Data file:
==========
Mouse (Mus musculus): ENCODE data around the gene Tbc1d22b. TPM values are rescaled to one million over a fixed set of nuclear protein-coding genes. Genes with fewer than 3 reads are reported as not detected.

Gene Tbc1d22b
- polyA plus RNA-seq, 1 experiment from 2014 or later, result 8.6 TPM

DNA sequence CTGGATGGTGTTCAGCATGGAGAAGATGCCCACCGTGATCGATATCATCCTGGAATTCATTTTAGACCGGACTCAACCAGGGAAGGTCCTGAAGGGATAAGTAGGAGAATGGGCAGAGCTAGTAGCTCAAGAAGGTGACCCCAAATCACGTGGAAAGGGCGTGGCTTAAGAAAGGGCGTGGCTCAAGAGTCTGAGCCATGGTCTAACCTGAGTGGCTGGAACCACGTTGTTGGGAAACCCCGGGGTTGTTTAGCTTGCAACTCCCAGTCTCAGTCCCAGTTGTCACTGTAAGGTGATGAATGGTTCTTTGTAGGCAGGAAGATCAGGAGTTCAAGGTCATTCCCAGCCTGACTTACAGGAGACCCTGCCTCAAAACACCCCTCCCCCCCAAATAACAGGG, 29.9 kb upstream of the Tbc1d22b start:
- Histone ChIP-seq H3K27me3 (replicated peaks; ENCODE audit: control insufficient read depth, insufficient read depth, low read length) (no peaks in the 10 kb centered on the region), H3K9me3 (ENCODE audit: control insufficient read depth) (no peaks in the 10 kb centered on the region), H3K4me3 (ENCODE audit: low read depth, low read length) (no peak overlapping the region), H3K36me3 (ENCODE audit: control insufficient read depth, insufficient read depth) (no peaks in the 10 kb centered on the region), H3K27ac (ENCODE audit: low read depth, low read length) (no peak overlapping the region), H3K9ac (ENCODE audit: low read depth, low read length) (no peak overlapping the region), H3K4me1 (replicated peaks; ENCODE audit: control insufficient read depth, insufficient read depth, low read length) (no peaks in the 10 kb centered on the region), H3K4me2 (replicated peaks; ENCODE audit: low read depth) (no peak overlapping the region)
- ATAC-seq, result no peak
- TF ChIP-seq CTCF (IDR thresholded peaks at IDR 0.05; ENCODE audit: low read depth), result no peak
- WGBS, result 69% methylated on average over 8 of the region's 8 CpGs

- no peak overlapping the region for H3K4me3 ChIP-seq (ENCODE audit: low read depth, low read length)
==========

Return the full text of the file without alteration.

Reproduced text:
Mouse (Mus musculus): ENCODE data around the gene Tbc1d22b. TPM values are rescaled to one million over a fixed set of nuclear protein-coding genes. Genes with fewer than 3 reads are reported as not detected.

Gene Tbc1d22b
- polyA plus RNA-seq, 1 experiment from 2014 or later, result 8.6 TPM

DNA sequence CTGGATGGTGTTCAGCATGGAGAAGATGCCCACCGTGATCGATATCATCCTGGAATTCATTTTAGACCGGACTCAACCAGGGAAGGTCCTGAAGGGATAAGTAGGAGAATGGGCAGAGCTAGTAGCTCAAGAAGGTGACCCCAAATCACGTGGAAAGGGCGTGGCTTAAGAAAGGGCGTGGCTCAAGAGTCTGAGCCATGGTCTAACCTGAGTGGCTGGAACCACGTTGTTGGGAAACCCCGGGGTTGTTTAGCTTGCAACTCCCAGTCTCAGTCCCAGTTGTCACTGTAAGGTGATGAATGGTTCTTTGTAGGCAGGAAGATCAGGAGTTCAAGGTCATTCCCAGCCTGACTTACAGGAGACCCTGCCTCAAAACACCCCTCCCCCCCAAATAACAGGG, 29.9 kb upstream of the Tbc1d22b start:
- Histone ChIP-seq H3K27me3 (replicated peaks; ENCODE audit: control insufficient read depth, insufficient read depth, low read length) (no peaks in the 10 kb centered on the region), H3K9me3 (ENCODE audit: control insufficient read depth) (no peaks in the 10 kb centered on the region), H3K4me3 (ENCODE audit: low read depth, low read length) (no peak overlapping the region), H3K36me3 (ENCODE audit: control insufficient read depth, insufficient read depth) (no peaks in the 10 kb centered on the region), H3K27ac (ENCODE audit: low read depth, low read length) (no peak overlapping the region), H3K9ac (ENCODE audit: low read depth, low read length) (no peak overlapping the region), H3K4me1 (replicated peaks; ENCODE audit: control insufficient read depth, insufficient read depth, low read length) (no peaks in the 10 kb centered on the region), H3K4me2 (replicated peaks; ENCODE audit: low read depth) (no peak overlapping the region)
- ATAC-seq, result no peak
- TF ChIP-seq CTCF (IDR thresholded peaks at IDR 0.05; ENCODE audit: low read depth), result no peak
- WGBS, result 69% methylated on average over 8 of the region's 8 CpGs

- no peak overlapping the region for H3K4me3 ChIP-seq (ENCODE audit: low read depth, low read length)